Young athlete Brittney Neill (VIC) who has autism sums up what having an intellectual disability means to her: “I concentrate on what I can do and not what people think I can’t. Really, I can do everything anyone else can do. It just takes me longer to learn and process information. I just know I have to keep trying, so that’s what I do to achieve my dreams. When I’m running I think a tiger is after me and I say in my head: ‘Go, go, go, go’.” 

Unlike those with a physical disability, it is not always obvious when a person has an intellectual disability. What is obvious at Special Olympics Australia is that many have hidden talents that sport can help them uncover. 

Special Olympics World Games 2019 

The Special Olympics World Summer Games will be held in Abu Dhabi, UAE from 8-21 March 2019, with 7,000 athletes with an intellectual disability from 170 nations competing across 24 sports in front of half a million spectators.

Australia will be represented by 105 athletes who will compete across 11 sports: Athletics, basketball, bocce, bowling, equestrian, football, golf, gymnastics, sailing, swimming and tennis. They will be supported by 35 volunteer officials. Find out how you can support the team HERE  

Meet Team Australia 2019 HERE   

Pittwater's Alyse Saxby (Sailability Crystal Bay) is part of Team Australia 2019 and will be sailing her heart out again.

"I'm looking forward to doing Australia proud, meeting new people and catching up with friends from other countries." says Alyse.

Alyse and some of her fellow NSW Athletes at the Light Up Red for Inclusion event where Team Australia was announced - photo © Special Olympics Australia

You can help out by making a donation to Team Australia or an individual athlete, by donating to or sponsoring Special Olympics Australia or treating yourself to a great night out at the annual Signature Dinner;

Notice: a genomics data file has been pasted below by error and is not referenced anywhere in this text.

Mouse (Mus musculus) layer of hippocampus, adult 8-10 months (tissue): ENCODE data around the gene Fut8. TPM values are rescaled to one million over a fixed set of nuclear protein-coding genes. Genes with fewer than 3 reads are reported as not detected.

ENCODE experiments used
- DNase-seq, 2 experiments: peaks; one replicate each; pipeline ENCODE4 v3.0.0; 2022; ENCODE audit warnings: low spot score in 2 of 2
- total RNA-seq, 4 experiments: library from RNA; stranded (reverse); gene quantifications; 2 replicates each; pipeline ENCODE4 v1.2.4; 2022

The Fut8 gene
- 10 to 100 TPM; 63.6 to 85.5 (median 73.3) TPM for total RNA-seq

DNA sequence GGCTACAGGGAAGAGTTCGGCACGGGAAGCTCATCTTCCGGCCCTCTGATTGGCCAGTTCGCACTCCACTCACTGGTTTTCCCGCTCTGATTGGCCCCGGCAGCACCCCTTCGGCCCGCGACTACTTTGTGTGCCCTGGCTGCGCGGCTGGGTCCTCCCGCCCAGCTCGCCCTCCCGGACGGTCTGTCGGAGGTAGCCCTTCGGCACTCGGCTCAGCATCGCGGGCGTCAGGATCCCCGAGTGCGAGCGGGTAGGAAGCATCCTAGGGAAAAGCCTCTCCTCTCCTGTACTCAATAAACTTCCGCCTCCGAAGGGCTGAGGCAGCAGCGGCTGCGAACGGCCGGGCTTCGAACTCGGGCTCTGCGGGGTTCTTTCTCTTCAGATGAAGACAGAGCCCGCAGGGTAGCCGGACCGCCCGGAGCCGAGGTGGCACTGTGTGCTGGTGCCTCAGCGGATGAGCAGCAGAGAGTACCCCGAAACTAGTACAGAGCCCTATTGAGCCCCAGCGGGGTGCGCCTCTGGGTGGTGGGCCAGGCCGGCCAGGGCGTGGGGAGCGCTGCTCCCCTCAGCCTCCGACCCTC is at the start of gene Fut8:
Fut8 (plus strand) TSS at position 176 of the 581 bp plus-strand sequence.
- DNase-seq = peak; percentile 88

Friday 24 August 2018
Big Top, Luna Park, Sydney
7:00pm till late
Dress: Gentlemen suits & ladies after 5
$2,500 | Table of ten
$250 | Individual ticket

"This is me"

Join us at the 13th annual Special Olympics Australia Signature Dinner (formerly known as the Variety Dinner). Hosted by one of Australia’s most respected music directors, long-term friend and Ambassador Mr John Foreman OAM, we promise you a great night of fun-filled entertainment with outstanding guest performers including, Dami Im, 2016 2nd place in the Eurovision; Iva Davies AM, Icehouse front man; Talent Development Program performers, Australian Actress and Comedian; the Special Olympics Dance Performance Group and many more! In 2018 the theme for the event is 'This is Me' from the hit musical The Greatest Showman.

Iva Davies AM, Dami Im, Special Olympics Dance Performance Group, Rhonda Burchmore, Grace Knight, Talent Development Project, and many more!
John Foreman AM

Sydney Northern Beaches Club

Providing weekly sports training and regular competition for people with an intellectual disability. Everyone's welcome!

Sydney Northern Beaches

PO Box 737


To contact our club please email:


Sports Available

Thursday 7-8pm
Summer-Pittwater House School Dee Why
Winter-Warringah Acquatic Centre Allambie Heights NSW 2100

Sunday 4.30-6pm
Sydney Academy of Sport
Wakehurst Parkway

Sunday 10am
Narrabeen RSL Club Bowling Green
Nareen Park Parade
North Narrabeen 

Wednesday 4.30pm
Long Reef Golf Club
Anzac Avenue
Warringah Driving Range
1500 Pittwater Road

Thursday 4.30-6.30pm
Cromer Community Centre
South Creek Road

Tenpin Bowling
Saturday 8.30pm
Dee Why RSL Zone Bowling 
932 Pittwater Road
Dee Why 

Young Athletes
Friday 4.30-5.30pm
Sydney Academy of Sport
Wakehurst Parkway

Athlete Oath
Let me win. But if I cannot win, let me be brave in the attempt.

Coach Oath
In the name of all the coaches and in the spirit of sportsmanship, I promise that we will act professionally, respect others, and ensure a positive experience for all. I promise to provide quality sports and training opportunities in a safe environment for all athletes.

We're all looking forward to the year long celebrations of Special Olympics and the next 50 years of 

1. Wikipedia contributors. (2018, July 30). Eunice Kennedy Shriver. In Wikipedia, The Free Encyclopedia. Retrieved from

Celebrating 50 Years of Inclusion